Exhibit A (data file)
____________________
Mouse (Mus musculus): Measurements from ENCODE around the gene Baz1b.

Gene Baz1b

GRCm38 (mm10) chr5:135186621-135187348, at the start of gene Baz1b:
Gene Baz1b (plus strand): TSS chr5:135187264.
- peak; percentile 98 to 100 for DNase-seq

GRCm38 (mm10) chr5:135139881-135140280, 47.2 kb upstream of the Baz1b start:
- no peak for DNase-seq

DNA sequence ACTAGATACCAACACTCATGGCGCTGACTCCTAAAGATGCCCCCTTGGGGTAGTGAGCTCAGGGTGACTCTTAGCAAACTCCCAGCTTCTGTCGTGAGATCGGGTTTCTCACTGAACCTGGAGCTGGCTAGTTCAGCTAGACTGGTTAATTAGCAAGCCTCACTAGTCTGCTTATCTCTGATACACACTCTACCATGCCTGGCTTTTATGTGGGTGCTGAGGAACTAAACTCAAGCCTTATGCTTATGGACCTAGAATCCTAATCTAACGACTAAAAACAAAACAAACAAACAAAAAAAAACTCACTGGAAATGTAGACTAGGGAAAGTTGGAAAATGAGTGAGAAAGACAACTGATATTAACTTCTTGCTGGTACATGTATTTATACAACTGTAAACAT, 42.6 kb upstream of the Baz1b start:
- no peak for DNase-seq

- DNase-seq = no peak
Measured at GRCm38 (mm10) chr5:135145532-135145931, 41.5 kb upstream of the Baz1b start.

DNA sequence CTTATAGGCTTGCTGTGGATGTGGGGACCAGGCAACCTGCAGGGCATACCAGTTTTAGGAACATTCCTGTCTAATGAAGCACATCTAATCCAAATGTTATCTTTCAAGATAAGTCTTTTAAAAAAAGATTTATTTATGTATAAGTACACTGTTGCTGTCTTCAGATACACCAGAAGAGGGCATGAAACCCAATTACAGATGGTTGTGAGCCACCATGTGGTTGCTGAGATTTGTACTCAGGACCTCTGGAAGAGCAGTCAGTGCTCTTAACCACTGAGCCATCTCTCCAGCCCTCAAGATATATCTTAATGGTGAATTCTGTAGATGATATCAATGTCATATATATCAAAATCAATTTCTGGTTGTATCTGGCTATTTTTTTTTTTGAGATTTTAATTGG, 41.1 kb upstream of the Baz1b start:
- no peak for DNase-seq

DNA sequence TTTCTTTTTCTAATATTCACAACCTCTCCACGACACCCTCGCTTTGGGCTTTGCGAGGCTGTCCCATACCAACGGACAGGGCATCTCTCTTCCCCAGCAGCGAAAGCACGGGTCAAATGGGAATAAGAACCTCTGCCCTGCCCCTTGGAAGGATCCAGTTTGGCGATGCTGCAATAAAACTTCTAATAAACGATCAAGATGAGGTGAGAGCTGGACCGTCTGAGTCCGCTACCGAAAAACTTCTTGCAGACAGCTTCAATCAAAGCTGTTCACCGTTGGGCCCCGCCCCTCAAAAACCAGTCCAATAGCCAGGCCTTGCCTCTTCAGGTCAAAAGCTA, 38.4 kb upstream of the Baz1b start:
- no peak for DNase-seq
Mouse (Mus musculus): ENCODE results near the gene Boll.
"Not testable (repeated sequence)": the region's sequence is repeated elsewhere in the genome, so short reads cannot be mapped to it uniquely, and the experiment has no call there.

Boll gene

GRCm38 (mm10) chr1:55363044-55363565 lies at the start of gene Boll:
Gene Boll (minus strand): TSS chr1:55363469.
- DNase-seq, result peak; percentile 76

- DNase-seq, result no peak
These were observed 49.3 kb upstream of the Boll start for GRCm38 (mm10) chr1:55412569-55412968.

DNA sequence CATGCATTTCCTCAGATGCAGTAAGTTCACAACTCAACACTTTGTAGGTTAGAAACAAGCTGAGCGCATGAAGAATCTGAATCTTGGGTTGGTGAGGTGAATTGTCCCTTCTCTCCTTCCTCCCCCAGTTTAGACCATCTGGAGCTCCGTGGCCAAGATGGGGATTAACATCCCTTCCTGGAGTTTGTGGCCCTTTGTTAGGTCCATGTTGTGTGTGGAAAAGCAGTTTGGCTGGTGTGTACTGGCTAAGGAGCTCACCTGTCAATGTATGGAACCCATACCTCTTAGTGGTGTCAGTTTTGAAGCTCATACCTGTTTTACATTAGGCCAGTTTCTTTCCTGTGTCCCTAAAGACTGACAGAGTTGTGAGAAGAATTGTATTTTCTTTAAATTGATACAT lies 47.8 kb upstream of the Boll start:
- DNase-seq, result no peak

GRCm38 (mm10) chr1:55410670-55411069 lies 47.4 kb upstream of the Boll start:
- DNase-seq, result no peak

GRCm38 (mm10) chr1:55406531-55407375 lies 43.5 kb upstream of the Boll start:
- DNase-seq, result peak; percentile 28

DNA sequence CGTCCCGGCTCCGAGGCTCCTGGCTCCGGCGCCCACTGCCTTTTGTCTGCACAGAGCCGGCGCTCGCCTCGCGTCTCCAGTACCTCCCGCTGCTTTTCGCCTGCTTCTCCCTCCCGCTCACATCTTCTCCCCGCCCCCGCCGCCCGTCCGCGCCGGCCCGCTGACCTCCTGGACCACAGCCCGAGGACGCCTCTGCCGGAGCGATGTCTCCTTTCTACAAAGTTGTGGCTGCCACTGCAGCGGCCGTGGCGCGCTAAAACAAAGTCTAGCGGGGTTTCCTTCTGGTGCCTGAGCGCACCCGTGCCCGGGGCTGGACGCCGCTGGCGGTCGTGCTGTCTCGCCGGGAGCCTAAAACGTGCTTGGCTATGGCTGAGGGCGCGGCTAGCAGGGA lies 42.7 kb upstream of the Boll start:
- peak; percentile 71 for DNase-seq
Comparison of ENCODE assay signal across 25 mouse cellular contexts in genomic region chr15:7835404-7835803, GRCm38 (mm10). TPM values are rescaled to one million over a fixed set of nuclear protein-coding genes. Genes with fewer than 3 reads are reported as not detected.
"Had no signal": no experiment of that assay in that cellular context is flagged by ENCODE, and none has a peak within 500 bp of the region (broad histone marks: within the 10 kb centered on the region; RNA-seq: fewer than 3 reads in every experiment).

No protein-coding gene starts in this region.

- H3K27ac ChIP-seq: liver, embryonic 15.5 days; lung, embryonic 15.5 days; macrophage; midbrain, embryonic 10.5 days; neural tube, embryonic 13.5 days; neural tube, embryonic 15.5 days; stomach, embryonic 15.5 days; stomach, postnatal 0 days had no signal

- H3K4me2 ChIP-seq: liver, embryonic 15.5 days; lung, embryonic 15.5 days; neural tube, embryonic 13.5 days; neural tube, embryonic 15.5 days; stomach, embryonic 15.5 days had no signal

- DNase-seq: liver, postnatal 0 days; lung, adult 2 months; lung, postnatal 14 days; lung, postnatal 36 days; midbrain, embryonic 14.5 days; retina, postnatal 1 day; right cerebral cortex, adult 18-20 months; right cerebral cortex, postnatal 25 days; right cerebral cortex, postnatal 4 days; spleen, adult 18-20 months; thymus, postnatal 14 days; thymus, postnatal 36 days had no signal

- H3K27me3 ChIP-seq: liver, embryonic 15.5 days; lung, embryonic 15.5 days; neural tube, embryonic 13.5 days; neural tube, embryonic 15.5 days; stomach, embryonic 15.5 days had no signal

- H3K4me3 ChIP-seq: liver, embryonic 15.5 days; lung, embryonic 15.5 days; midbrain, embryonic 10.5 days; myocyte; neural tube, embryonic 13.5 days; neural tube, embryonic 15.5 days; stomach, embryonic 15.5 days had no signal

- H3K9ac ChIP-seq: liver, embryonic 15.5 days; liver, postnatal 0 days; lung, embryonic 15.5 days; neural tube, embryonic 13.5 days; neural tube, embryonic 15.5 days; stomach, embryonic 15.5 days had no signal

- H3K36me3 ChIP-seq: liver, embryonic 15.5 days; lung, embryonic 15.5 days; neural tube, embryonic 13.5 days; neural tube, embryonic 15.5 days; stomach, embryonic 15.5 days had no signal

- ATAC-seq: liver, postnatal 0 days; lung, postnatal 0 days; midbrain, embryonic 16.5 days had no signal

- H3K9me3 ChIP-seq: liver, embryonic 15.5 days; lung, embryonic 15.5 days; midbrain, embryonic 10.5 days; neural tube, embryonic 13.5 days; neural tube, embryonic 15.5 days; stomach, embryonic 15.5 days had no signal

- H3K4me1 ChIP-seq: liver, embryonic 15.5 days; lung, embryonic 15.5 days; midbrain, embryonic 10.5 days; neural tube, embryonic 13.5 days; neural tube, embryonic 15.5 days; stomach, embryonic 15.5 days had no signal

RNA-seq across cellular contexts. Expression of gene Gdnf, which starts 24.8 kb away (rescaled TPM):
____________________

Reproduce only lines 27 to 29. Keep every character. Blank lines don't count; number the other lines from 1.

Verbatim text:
- DNase-seq, result no peak

GRCm38 (mm10) chr1:55406531-55407375 lies 43.5 kb upstream of the Boll start:
- DNase-seq, result peak; percentile 28